Marathon Man (1976) [Review]

125 min October 08, 1976 |

Plot: Thomas “Babe” Levy (Hoffman) is a Columbia graduate student and long-distance runner who is oblivious to the fact that his older brother, Doc (Scheider), is a government agent chasing down a Nazi war criminal (Olivier) – that is, until Doc is murdered and Babe finds himself knee-deep in a tangle of stolen gems and sadistic madmen. Even his girlfriend, Elsa (Keller), becomes a suspect as everything Babe believed to be true is suddenly turned upside down.

Reviewed

When looking back at movies to review for #TBT, there are so many, it’s almost hard to choose. Should I go with something newer, like Raging Bull or Goodfellas? Or something more classic like Vertigo or Gone with the Wind? While I will eventually review all of the above, there’s something about films from the 70’s that keep drawing me back. With so many classic films, it’s no wonder. And that’s why I went with Marathon Man today.

But, is Marathon Man really one of the classic films of the 70’s? Or is it just another overrated flick with star power?

Dustin Hoffman leads the way as the title character in Marathon Man. Running from his father’s suicide many years earlier, his character “Babe” is intriguing from the start. But, while the viewer is interested in how his father’s suicide may tie into the plot of the film – and how his new girlfriend (played by Marthe Keller) is involved – gets the viewer invested in the film. Unfortunately, despite quite a long time to do so, however, the viewer never gets really interested in his character as a person. While Dustin does a good job of portraying the guy, honestly, Babe isn’t really all that interesting. He’s just the Joe Schmoe that gets wrapped up in things far above his head.

As Babe’s brother, “Doc”, however, Roy Scheider is interesting in Marathon Man. The cool, suave secret agent that has several Bond tendencies, Scheider’s Doc is the real entertainment of this film. Like a cautious Bond, he’s smart and careful, yet manages to battle it out with his foes – and win – if he needs to. For the first hour of the pic, while Dustin and Marthe are lost in a silly love story, Scheider’s Doc keeps the viewer interested and intrigued. What’s Doc involved with? And why?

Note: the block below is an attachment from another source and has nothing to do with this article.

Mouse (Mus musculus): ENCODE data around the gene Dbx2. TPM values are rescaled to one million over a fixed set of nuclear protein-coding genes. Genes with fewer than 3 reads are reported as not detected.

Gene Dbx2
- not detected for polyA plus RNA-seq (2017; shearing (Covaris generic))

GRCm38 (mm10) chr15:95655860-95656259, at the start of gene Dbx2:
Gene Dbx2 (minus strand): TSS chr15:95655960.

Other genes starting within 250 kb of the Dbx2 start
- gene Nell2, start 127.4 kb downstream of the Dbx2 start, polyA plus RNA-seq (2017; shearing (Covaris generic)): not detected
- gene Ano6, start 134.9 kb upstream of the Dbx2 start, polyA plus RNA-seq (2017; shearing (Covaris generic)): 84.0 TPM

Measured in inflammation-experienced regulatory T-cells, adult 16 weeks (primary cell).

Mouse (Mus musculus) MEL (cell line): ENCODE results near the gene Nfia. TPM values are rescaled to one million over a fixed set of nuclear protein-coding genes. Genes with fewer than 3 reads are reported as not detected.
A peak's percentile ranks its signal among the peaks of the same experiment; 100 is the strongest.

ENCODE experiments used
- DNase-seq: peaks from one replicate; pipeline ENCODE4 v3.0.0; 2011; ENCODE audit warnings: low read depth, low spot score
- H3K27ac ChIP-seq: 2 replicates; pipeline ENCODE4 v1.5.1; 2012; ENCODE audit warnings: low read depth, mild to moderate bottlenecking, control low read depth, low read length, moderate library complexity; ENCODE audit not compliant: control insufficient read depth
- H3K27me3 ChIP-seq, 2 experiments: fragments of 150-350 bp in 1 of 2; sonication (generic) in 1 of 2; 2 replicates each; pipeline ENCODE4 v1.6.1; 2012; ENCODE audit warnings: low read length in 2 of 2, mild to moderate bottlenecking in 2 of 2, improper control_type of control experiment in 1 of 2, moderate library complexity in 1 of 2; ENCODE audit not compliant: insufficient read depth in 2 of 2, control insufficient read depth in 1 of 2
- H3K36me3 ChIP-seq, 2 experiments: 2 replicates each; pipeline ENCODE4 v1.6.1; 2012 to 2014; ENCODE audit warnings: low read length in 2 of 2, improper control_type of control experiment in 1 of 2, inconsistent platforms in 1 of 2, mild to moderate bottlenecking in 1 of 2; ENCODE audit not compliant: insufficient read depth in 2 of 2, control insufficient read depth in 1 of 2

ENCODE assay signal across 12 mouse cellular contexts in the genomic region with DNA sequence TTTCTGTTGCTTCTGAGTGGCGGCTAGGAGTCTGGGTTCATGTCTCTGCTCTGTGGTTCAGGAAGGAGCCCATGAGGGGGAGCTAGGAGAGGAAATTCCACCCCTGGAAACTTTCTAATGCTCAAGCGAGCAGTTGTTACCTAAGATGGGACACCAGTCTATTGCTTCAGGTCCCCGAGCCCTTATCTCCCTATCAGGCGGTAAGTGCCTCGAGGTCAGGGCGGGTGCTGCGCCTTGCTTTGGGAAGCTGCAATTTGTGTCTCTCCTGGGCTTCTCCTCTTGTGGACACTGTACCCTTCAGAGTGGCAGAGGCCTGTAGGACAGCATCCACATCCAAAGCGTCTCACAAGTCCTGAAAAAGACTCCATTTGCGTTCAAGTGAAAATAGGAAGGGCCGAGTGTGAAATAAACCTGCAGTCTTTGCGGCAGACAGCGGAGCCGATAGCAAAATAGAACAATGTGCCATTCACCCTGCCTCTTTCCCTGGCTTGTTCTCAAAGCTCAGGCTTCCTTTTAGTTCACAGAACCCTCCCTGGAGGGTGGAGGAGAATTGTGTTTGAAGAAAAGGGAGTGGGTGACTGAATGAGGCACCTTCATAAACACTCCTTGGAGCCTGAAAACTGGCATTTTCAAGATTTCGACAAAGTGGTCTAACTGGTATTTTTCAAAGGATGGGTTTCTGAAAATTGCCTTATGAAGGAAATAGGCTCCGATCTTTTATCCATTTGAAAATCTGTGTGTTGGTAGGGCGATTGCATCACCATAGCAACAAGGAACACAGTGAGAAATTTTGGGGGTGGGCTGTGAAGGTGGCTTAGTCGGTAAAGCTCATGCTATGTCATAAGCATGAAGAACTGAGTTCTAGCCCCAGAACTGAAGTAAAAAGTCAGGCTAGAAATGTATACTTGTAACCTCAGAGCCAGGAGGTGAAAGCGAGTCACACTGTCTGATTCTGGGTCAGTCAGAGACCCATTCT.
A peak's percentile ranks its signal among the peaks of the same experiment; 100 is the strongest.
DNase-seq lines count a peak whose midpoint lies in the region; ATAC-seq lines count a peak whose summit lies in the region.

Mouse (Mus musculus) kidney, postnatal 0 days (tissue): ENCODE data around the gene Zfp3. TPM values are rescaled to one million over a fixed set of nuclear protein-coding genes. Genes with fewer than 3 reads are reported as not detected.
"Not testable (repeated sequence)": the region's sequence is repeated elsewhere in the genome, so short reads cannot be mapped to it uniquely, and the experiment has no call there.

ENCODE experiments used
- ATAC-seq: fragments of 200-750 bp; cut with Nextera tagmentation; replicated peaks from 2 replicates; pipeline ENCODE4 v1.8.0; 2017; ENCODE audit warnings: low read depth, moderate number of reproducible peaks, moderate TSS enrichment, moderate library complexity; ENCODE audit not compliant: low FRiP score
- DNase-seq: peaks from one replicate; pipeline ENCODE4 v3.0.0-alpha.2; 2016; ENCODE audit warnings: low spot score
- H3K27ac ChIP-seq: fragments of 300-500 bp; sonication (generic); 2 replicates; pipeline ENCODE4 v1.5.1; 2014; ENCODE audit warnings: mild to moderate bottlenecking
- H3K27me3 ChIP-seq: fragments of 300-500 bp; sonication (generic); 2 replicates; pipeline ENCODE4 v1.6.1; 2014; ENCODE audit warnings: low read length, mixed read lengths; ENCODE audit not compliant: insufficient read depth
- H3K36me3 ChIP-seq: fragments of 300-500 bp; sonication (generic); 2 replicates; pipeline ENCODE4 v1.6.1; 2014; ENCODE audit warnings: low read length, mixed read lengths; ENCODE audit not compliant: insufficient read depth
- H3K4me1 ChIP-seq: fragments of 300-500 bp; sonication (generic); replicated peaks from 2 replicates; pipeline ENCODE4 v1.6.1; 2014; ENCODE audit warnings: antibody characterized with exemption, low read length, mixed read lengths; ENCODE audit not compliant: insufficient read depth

Laurence Olivier, a notable talent in his own right, plays the bad Nazi in Marathon Man. Cool and unable to be rattled for most of the film, his Nazi war criminal is a cool, calculating evil. It’s a villain viewers will love to hate, and, thanks to some brutal acts including a torture scene that still has folks shying away from the dentist, viewers will find a lot to love to hate about his character. While he does fall apart a bit in the finale, thanks to a muddied script, it’s easy to see why he got nominated for an Academy Award for this role.

With such solid performances from both Olivier and Scheider, it’s no wonder there are still fans of Marathon Man to this day. Unfortunately, the muddied script leaves a lot to be desired. But, it does leave the viewer wondering. Did they miss the pieces in this complicated plot? Or did the movie really just gloss over major details? Like, for example, whose side Doc is on, or why the odd plot contrivance to involve Babe?

With such star power – and some rave reviews – viewers will be expecting big things from Marathon Man. Unfortunately, while Scheider and Olivier shine, the odd plot contrivances and gaping holes leave the viewer with more questions at the end of the film than when they started. That may have been a good thing if a sequel had been planned, but as of now – and the addition of this being not one of Hoffman’s best characters – this film leaves a lot more to be desired than expected.

Sure, Marathon Man is a tense thriller. But, behind its thin plot, there are too many gaping holes and plot contrivances than one would ever expect. Especially of a film called “classic” by most.

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About

An ex-Floridian, ex-Baltimorian now living in Arizona, Reid wants to get into a career that involves web-design, but for now enjoys working on critiQal in his spare time.


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